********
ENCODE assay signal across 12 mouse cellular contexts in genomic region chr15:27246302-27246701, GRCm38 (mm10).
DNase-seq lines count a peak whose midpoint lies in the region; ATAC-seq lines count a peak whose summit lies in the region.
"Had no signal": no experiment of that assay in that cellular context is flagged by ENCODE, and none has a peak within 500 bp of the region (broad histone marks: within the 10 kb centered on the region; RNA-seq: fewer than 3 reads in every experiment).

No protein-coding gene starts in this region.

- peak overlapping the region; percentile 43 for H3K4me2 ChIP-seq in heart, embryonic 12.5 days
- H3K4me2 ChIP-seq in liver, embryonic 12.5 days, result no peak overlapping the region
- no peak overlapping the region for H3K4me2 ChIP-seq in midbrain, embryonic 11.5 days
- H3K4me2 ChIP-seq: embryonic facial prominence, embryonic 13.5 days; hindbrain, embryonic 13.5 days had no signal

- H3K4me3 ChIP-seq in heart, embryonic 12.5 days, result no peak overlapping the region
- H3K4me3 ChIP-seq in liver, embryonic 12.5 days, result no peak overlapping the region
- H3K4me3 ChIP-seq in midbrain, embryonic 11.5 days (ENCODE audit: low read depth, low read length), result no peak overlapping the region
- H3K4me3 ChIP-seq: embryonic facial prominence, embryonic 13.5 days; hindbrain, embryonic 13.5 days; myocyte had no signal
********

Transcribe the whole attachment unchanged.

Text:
ENCODE assay signal across 12 mouse cellular contexts in genomic region chr15:27246302-27246701, GRCm38 (mm10).
DNase-seq lines count a peak whose midpoint lies in the region; ATAC-seq lines count a peak whose summit lies in the region.
"Had no signal": no experiment of that assay in that cellular context is flagged by ENCODE, and none has a peak within 500 bp of the region (broad histone marks: within the 10 kb centered on the region; RNA-seq: fewer than 3 reads in every experiment).

No protein-coding gene starts in this region.

- peak overlapping the region; percentile 43 for H3K4me2 ChIP-seq in heart, embryonic 12.5 days
- H3K4me2 ChIP-seq in liver, embryonic 12.5 days, result no peak overlapping the region
- no peak overlapping the region for H3K4me2 ChIP-seq in midbrain, embryonic 11.5 days
- H3K4me2 ChIP-seq: embryonic facial prominence, embryonic 13.5 days; hindbrain, embryonic 13.5 days had no signal

- H3K4me3 ChIP-seq in heart, embryonic 12.5 days, result no peak overlapping the region
- H3K4me3 ChIP-seq in liver, embryonic 12.5 days, result no peak overlapping the region
- H3K4me3 ChIP-seq in midbrain, embryonic 11.5 days (ENCODE audit: low read depth, low read length), result no peak overlapping the region
- H3K4me3 ChIP-seq: embryonic facial prominence, embryonic 13.5 days; hindbrain, embryonic 13.5 days; myocyte had no signal